The drumbeat of austerity and budget cutting is nearly deafening. One would think that the country is on the verge of bankruptcy, about to go "belly up."
It is loud enough to make even levelheaded people forget that we are the richest country in the world.
We no longer sit unchallenged at the apex of the global economy for sure, but we still generate enough wealth to provide every American with a decent standard of living as well as solve the so-called crisis in state finances.
But listening to the dominant media and the Republican right, one would never guess this is the case. In their view, we can't live as well as we did in the past, and what's more, we can't aspire to live better in the future.
Sacrifice is the order of the day, they say, although not sacrifice in general. None of them asks the wealthiest corporations and families to "give back," not even to share the pain.
No, that isn't on their agenda. Rather, the crisis of state finances is to be solved at the expense of public sector workers and working people in general, period. They are the ones who have to "share" all the pain.
But where is the logic here?
First of all, working people - whether the "middle class" or the poor - did not cause this crisis. They were not the architects of the political and economic policies that triggered the crisis.
Second, you don't ask working people, employed or unemployed, who have few or no financial reserves, to solve the problem of exploding deficits.
Get real! Go where the money is! Take money from those who have plenty of it and who caused the crisis in the first place, that is, the wealthiest families and corporations.
For the past three decades, the U.S. wealth gap has widened by leaps and bounds. And the reasons are incontestable: an increasingly regressive tax structure, deregulation, union busting, offshoring, wage repression, casino-like speculation, and so on.
While both parties have been accomplices in this robbery by the capitalist ruling elite, the Republican right has done the heavy lifting ideologically and politically. Going back to Reagan, it has not only facilitated the transfer of massive amounts of wealth to the wealthiest corporations and families, but also attempted to destroy the political and organizing capacity of the working class and its allies.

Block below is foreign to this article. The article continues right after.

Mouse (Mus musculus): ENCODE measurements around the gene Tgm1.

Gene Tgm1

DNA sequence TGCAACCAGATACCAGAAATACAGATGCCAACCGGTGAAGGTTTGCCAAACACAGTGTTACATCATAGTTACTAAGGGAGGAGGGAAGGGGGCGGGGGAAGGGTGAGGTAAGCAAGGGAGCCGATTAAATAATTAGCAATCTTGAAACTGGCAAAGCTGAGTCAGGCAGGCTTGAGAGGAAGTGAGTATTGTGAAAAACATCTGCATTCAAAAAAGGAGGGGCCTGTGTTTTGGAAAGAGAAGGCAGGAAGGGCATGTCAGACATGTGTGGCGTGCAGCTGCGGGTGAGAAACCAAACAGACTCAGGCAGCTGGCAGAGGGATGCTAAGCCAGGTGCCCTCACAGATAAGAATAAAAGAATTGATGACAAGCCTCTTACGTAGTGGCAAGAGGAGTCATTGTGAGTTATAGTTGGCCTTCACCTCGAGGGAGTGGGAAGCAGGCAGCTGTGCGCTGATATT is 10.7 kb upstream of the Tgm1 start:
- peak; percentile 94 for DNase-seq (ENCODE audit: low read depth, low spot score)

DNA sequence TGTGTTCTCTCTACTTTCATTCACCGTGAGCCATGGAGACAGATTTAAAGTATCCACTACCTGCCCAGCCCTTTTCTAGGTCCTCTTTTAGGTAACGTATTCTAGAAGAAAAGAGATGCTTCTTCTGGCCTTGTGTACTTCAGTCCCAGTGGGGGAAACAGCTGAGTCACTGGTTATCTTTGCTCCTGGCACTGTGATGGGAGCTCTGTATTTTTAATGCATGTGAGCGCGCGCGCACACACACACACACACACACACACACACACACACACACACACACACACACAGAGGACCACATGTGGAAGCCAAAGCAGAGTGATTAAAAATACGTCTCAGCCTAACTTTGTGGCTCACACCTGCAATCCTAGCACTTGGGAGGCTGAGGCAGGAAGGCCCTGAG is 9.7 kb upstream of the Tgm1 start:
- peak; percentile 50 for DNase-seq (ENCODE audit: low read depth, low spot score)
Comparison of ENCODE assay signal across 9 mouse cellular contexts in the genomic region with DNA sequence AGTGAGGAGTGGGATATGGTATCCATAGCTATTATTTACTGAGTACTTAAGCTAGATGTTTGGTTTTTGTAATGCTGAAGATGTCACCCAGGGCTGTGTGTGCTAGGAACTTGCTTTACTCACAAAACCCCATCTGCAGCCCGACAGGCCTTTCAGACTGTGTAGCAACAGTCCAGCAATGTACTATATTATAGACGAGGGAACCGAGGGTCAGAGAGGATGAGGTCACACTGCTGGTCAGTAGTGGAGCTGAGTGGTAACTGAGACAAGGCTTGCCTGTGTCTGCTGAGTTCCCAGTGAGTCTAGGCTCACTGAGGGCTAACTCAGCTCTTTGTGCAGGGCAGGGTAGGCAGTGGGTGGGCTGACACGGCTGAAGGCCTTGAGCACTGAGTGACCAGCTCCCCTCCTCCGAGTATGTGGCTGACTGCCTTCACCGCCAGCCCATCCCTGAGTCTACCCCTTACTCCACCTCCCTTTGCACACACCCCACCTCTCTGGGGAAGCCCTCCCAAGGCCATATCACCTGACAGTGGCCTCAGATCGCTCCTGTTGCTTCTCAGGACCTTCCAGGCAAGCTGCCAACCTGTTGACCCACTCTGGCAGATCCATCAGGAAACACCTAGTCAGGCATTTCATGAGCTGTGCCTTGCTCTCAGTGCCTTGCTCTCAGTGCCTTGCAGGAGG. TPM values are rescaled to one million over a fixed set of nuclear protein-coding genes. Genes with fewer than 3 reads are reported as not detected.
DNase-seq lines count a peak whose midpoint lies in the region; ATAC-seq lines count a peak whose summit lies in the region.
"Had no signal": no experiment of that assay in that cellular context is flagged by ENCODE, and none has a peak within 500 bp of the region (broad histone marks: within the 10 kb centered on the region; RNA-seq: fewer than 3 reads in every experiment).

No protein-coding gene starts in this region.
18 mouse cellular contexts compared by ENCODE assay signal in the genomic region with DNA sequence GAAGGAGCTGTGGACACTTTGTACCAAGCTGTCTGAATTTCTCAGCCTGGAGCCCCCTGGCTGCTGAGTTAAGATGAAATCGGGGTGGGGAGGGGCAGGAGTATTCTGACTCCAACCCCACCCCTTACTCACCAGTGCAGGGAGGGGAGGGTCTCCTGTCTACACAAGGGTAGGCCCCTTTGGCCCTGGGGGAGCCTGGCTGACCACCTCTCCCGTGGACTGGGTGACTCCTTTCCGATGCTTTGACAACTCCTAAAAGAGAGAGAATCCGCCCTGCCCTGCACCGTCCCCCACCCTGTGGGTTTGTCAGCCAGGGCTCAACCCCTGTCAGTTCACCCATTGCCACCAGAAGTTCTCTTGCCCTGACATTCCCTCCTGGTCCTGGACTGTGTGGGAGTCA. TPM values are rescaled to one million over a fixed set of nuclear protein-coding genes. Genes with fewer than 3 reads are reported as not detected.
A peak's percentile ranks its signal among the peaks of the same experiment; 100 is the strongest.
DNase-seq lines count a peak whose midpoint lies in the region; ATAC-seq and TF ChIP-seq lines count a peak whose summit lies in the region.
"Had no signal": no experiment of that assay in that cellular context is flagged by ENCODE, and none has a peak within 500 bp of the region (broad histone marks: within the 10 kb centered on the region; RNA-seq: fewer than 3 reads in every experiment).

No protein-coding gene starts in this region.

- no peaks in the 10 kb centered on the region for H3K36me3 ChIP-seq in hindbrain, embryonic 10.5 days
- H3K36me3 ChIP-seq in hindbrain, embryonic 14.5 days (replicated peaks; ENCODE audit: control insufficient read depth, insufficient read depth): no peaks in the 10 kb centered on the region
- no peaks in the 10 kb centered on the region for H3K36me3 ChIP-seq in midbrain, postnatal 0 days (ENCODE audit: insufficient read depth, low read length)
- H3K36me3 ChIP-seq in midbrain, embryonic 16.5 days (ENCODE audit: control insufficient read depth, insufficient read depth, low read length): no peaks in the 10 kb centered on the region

By 2008 this (legal and illegal) theft of the riches of working people reached extreme and obscene levels. And yet neither the Republican right nor the top tiers of our capitalist society were satisfied with their ill-gotten gains. For the first two years of the Obama presidency, they opposed even the most minor measures to stem and reverse this process. And with the GOP victories at the state and federal level in last fall's election, the Republican right is again ramping up its offensive.
Falsely claiming a mandate to slash people's programs in the name of fiscal responsibility and reinvigorating the economy, it is insisting on more sacrifice from the very people who have the least to sacrifice, while letting off the hook those who have trillions of dollars of unearned wealth that could, if radically redistributed, easily solve budget deficits, eliminate poverty, and provide economic security for all.
The overarching problem facing the country isn't fiscal irresponsibility, but gross income inequality.
Getting our fiscal house in order and setting our economic ship on a new course is doable, but only if we massively transfer trillions of dollars of unearned income of the richest families and corporations back to the pockets of working people and the government treasury at every level - city, state and federal.
The actions of the people of Wisconsin are showing us what it will take at the local, state, and national level to effect such a radical change.
Nothing short of a vast and sustained mobilization of labor, the racially oppressed, people of all ethnicities, women, youth, seniors and others, will reverse the assault coming from right-wing extremism and place our country on a trajectory that puts people before profits.
Photo: Kaptain Karrot CC 2.0